You are thrilled to safely arrive in the dusty, busy little city of Neiva. But seriously, by now, you really should know better than to be relieved until you actually reach your destination. Neiva is not your destination.
After asking around to find transportation to Villavieja, you catch a ride in a large pickup truck collectivo where most of the seating is on benches in the cargo bed. But you’re lucky enough to be one of the first passengers so you get an actual seat. Yes, a seat!
Neiva is a ugly place made beautiful by the homeyness and friendliness of its people. Most people in this vehicle seem to know each other and they welcome you into their little transportation family. The Huila Department has vastly different landscapes — from the cloud forested mountains around San Agustin to the desert you’re headed to — but the one constant that flows through the region is kindness.
The truck empties as people return to their homes on the outskirts of the city and beyond. The truck’s final stop is Villavieja, a little town at the edge of the desert. But how do you get into the desert?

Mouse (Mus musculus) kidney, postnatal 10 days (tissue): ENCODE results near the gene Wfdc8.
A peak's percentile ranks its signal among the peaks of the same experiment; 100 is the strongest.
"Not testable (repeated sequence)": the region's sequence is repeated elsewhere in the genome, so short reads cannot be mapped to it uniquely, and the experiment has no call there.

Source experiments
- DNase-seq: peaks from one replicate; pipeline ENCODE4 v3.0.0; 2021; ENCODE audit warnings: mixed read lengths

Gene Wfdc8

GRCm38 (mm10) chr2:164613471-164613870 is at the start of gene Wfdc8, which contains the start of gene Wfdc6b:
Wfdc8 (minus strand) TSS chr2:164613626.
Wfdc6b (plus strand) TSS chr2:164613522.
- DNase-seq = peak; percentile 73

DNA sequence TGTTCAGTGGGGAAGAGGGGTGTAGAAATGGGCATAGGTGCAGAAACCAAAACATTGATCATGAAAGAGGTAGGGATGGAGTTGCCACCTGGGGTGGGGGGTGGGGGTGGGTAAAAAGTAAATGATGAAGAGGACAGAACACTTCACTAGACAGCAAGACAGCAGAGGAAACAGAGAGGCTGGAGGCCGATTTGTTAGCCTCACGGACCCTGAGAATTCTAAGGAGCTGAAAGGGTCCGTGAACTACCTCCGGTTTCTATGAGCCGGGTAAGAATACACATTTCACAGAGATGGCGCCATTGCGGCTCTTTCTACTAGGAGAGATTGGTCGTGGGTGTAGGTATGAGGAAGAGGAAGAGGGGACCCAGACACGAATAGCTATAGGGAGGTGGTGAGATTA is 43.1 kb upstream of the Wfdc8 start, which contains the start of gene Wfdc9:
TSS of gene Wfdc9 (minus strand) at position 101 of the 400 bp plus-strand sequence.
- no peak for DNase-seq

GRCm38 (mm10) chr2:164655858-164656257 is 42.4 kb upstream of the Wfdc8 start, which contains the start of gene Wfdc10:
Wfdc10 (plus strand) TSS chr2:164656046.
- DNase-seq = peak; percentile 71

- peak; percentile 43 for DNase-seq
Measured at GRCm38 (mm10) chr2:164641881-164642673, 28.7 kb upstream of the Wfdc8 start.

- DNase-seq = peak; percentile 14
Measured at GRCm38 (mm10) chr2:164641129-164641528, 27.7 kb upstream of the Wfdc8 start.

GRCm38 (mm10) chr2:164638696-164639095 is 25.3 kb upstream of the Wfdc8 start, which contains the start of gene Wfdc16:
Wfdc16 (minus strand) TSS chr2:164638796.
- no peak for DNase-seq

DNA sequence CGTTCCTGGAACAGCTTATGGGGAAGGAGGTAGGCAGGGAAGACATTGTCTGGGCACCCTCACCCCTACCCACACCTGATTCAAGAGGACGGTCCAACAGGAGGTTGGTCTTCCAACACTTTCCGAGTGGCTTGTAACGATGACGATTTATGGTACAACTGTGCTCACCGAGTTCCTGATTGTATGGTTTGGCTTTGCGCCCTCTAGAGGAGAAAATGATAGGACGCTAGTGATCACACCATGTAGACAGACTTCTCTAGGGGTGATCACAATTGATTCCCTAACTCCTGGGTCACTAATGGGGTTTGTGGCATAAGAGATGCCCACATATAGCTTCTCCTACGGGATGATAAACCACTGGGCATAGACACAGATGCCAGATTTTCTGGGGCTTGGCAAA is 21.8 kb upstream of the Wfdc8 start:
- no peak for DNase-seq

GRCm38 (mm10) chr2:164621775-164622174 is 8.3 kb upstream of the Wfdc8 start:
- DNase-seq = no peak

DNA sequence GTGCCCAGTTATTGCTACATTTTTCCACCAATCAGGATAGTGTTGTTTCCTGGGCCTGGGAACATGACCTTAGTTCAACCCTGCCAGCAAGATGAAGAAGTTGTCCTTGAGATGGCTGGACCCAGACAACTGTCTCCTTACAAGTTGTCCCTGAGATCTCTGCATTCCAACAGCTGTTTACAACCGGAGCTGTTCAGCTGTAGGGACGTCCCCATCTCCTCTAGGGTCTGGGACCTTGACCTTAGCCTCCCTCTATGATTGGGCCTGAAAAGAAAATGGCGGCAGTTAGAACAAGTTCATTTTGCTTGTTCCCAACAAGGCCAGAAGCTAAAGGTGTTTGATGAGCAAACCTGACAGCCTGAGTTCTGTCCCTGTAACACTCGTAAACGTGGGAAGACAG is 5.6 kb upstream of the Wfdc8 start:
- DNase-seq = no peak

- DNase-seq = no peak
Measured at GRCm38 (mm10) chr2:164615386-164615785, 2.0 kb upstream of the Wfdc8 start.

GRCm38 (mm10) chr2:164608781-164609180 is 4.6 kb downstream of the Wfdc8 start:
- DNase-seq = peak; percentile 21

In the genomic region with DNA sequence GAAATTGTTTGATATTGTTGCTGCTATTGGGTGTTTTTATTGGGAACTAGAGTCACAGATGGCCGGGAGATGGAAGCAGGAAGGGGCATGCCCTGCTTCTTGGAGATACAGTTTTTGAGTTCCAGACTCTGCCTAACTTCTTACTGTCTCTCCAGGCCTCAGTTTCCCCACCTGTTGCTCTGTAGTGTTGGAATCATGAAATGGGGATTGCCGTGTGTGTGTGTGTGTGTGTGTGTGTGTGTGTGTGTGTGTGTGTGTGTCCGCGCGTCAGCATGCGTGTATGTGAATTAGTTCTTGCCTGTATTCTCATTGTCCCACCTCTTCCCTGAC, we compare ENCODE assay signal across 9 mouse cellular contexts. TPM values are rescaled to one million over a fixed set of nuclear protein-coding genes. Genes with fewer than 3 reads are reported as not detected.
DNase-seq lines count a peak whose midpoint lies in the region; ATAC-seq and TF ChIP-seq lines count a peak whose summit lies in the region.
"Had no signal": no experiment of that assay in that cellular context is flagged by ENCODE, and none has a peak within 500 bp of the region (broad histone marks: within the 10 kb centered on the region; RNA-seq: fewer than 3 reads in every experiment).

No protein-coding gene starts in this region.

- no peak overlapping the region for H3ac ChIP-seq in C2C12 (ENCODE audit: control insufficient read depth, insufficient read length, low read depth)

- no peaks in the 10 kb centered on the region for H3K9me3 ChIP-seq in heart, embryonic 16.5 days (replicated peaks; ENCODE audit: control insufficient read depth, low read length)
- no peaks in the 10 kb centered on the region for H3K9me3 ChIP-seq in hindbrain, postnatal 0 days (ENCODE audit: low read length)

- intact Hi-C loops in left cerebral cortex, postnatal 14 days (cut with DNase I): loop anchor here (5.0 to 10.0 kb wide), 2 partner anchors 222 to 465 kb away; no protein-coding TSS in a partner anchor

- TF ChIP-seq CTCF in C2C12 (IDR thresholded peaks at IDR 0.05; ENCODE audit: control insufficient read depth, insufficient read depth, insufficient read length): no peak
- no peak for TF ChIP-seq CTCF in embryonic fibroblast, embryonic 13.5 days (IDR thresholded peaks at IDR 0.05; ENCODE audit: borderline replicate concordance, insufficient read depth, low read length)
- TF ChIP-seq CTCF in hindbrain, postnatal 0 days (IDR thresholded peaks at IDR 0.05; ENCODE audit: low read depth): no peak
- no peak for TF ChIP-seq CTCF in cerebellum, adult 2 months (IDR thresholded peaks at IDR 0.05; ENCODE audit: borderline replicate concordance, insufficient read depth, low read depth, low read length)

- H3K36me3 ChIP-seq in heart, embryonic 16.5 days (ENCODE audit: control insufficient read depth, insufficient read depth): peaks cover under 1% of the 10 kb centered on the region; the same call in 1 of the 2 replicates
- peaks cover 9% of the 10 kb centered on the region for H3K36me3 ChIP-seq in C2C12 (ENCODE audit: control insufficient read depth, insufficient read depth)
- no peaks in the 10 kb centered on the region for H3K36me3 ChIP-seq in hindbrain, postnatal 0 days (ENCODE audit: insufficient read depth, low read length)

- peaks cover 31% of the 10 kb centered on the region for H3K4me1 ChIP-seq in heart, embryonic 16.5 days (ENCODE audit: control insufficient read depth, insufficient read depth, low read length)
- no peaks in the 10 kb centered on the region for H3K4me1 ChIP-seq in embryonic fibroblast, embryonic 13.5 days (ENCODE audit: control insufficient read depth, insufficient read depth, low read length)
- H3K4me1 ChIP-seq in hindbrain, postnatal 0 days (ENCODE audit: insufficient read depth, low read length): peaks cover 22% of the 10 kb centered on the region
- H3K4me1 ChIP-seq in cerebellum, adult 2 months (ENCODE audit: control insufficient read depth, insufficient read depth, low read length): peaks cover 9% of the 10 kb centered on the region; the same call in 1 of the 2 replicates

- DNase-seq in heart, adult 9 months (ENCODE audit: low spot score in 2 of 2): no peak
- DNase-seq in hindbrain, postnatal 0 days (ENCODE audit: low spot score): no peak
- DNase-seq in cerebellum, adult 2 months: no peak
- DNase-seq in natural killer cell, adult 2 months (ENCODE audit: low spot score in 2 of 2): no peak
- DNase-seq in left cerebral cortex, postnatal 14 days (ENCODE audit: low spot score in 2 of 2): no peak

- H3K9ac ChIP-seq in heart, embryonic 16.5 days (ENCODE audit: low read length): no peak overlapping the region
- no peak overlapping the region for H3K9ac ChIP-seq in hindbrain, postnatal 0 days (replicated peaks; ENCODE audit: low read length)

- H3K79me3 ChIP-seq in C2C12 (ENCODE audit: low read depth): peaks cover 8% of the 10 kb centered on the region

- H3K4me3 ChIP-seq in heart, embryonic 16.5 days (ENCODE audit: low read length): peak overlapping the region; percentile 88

The sun is in pursuit of the horizon and you know chances of finding transport into the desert at this time are slim. Panic arises, the kind you get when you doubt your independence and wonder why you don’t just do things the easy way. But there is no time to dwell in panic, you have to act quickly.
Before you get off the truck, you ask the driver how to get into the desert. He says he can take you in for a price that’s astronomical for Colombia considering the distance. It will be a 15 minute drive but it’s about three times the cost of the hour ride from Neiva to Villavieja. Looking around the empty little desert town of Villaveija, you know this is your only option to get to the Tatacoa desert. So you fork over the pesos and he drives you into the desert.